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Published June 2019 | public
Journal Article

Site effects in Mexico City basin: Past and present


Due to the unique subsoil conditions prevailing in the Mexico City basin, seismic risk has been strongly correlated to site effects. Thus, during the Mw 8.1 09/19/1985 subduction fault earthquake, and its strong aftershock Mw 7.5 09/21/1985, extensive damage was observed in the area, along with the loss of thousands of lives, despite these events had an epicentral distance of around 430 km from Mexico City. The observed damage was mostly due to site affects originated by the high plastiCity clay deposits found in the basin, which lead to large amplifications, and duration elongation of the ground motions coming from the epicenter. In addition, a frequency content modification occurs, which in turn, leads to a double resonance effect between the incoming ground motions, soil deposits, and the damaged buildings. Exactly 32 years after this devastating event, the Mw 7.1 09/19/2017 normal fault earthquake, reminded us of the importance of accounting for site effects, and most importantly the need to carry out a proper characterization of basin geometry, soil profile configuration, hydraulic conditions, and maintenance-structure periodic assessments of the building stock in Mexico City. This is required to reduce uncertainties of seismic vulnerability studies for extreme-event seismic hazard scenarios. In this paper, the role of site response and seismic soil-structure interaction as key factors responsible of the observed damage in the City is revisited, through series of 3D finite difference models of typical structure-foundation-soil typologies found at the areas where most of the damage was observed, highlighting its clear impact in the final damage distribution observed around the City.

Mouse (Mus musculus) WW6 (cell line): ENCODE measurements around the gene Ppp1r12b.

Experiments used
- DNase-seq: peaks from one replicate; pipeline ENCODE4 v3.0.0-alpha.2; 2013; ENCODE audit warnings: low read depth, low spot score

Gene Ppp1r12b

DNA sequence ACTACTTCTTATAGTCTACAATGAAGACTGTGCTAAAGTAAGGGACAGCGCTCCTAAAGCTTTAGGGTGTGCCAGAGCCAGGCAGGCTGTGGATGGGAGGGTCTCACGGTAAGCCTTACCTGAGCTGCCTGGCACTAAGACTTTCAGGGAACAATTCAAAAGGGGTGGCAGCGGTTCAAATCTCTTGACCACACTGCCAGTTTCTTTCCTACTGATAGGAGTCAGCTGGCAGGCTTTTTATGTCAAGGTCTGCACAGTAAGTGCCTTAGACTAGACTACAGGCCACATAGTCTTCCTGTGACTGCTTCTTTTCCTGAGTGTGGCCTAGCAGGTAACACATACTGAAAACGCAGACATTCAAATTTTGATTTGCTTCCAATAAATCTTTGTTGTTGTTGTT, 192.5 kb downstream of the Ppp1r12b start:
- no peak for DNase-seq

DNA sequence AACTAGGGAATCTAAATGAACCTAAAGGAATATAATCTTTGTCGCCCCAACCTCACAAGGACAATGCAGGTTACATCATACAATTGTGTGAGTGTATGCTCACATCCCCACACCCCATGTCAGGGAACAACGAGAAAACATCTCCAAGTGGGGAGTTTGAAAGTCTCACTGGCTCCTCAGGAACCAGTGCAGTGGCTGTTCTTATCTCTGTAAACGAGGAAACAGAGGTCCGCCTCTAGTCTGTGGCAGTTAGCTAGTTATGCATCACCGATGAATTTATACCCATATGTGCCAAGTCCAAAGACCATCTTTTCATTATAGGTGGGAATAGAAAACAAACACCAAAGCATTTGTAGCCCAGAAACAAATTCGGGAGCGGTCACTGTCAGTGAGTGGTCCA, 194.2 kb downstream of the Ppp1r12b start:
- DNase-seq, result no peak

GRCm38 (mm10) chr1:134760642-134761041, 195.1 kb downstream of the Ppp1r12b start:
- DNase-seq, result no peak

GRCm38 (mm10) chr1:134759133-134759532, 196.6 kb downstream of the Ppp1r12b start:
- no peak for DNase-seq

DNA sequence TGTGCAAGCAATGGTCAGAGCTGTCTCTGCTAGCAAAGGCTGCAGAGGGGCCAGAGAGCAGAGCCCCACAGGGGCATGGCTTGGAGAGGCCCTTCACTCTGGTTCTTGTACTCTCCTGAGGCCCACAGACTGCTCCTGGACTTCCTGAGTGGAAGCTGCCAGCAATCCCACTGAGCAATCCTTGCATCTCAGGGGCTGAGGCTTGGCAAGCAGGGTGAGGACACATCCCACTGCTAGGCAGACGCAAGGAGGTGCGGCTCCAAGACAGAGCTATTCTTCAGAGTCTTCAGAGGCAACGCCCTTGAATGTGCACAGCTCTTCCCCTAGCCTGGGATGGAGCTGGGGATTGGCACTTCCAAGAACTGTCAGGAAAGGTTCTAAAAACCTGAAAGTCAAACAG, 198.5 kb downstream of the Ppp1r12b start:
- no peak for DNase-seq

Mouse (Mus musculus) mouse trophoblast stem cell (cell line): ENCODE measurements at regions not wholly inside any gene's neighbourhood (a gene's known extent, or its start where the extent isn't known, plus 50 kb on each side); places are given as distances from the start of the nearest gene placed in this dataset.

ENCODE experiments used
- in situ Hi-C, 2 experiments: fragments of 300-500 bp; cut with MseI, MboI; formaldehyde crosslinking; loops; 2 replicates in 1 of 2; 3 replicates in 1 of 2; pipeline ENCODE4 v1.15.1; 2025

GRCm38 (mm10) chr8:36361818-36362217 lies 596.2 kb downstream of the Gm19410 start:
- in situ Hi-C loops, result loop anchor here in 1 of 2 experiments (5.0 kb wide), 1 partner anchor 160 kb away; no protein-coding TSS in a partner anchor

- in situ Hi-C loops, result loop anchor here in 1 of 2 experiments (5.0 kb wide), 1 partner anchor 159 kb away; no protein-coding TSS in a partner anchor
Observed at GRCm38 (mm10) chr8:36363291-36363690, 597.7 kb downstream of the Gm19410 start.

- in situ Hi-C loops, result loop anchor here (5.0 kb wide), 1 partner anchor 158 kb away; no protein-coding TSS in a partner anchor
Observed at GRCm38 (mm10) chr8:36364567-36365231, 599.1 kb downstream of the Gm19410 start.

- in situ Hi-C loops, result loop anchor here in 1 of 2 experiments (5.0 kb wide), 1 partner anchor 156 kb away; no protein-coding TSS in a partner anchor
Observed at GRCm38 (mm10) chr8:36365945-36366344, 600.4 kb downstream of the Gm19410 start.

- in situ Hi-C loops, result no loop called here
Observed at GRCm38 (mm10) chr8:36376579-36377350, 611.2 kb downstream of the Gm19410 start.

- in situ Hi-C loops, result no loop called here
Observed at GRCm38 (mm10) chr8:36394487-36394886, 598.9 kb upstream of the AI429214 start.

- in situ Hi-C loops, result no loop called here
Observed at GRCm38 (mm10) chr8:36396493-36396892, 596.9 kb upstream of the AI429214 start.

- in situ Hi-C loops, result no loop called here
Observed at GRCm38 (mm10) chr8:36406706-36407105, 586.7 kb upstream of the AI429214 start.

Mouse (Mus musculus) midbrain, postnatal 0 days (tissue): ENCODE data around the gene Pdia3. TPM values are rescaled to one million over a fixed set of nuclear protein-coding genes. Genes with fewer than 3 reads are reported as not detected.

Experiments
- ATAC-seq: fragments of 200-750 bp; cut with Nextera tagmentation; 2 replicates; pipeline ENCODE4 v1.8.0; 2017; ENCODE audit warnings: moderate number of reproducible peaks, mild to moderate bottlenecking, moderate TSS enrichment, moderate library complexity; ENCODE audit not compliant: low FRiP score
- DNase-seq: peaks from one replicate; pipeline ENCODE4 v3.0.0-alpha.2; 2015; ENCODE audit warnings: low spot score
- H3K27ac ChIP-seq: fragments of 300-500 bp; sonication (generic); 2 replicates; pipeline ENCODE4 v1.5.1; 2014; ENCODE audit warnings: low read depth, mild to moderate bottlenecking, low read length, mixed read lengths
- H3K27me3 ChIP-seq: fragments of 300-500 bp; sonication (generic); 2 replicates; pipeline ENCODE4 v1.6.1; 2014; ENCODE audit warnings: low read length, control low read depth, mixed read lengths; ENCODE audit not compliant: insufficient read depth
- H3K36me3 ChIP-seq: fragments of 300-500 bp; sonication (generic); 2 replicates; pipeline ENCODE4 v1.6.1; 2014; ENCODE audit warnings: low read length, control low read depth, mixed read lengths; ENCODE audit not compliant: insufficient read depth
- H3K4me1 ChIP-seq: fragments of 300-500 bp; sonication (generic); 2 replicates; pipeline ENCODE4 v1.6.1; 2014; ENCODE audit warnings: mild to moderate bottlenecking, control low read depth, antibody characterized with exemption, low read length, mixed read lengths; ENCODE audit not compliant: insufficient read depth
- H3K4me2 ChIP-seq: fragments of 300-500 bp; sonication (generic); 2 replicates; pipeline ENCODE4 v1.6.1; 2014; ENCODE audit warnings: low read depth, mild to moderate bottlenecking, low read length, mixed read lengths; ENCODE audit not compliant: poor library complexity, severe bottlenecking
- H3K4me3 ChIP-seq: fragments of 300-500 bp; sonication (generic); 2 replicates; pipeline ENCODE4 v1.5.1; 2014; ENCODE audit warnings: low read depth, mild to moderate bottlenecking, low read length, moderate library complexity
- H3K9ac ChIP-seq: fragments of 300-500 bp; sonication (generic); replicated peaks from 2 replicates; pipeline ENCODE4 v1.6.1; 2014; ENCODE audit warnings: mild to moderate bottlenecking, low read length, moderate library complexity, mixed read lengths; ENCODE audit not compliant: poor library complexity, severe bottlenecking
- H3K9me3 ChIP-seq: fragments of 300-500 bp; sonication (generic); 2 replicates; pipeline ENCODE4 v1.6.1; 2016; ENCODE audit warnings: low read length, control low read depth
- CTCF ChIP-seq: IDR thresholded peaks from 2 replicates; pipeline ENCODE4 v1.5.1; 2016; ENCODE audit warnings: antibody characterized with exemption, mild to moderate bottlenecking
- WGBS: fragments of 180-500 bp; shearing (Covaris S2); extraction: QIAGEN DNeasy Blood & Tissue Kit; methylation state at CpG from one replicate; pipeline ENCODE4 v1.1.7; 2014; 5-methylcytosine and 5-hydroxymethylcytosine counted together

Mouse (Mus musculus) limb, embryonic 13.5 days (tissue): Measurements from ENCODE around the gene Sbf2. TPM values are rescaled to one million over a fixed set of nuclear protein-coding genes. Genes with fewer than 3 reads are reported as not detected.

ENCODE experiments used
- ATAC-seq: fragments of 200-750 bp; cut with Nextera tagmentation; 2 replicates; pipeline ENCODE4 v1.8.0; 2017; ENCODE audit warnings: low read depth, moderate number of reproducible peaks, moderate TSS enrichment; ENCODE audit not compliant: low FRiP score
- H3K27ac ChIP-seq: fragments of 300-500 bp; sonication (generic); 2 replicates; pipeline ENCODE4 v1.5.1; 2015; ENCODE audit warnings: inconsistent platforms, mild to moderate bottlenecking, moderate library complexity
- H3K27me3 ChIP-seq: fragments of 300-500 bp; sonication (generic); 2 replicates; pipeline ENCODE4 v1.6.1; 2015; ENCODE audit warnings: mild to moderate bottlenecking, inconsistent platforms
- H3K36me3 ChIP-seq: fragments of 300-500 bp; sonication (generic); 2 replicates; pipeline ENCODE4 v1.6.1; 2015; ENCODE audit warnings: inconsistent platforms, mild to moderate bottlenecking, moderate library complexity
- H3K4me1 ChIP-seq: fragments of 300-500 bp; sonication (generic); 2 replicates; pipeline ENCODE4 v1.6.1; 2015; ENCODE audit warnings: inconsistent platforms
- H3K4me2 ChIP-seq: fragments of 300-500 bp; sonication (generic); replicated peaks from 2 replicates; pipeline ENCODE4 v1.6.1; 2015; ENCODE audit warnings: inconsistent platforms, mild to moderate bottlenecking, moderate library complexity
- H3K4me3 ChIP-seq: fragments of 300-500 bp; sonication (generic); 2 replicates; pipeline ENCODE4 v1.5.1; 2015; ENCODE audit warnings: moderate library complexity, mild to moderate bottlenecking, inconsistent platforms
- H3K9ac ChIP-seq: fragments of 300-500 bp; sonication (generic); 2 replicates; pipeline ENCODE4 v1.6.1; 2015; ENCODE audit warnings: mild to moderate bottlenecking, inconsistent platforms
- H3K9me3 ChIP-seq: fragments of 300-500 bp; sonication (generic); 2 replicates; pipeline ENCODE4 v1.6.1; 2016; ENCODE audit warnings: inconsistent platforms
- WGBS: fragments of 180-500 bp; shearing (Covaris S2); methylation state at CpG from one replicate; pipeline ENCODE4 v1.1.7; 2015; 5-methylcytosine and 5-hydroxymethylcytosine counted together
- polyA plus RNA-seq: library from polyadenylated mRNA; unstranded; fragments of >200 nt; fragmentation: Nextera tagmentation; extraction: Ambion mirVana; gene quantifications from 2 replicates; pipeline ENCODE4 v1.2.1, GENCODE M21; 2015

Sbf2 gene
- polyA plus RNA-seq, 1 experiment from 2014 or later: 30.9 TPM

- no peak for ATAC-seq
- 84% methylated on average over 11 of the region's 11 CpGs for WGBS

Additional Information

© 2019 Elsevier. Received 4 September 2018, Revised 24 February 2019, Accepted 25 February 2019, Available online 29 March 2019. The work of the GEER Association is based in part on work supported by the National Science Foundation through the Geotechnical Engineering Program under Grant No. CMMI-1266418. Any opinions, findings, and conclusions or recommendations expressed in this material are those of the authors and do not necessarily reflect the views of the NSF. The GEER Association is made possible by the vision and support of the NSF Geotechnical Engineering Program Directors: Dr. Richard Fragaszy and the late Dr. Cliff Astill. We acknowledge and thank UNAM for the resources, space, and personnel provided to the GEER team during this reconnaissance effort. We also acknowledge and thank the support given to professor Gonzalo Montalva by SOCHIGE (Sociedad Chilena de Geotecnia) and his corresponding home university. Seismic measurements presented herein are the product of the instrumentation and processing work of the Seismic Instrumentation Unit at the Institute of Engineering of the National Autonomous University of Mexico (UNAM).

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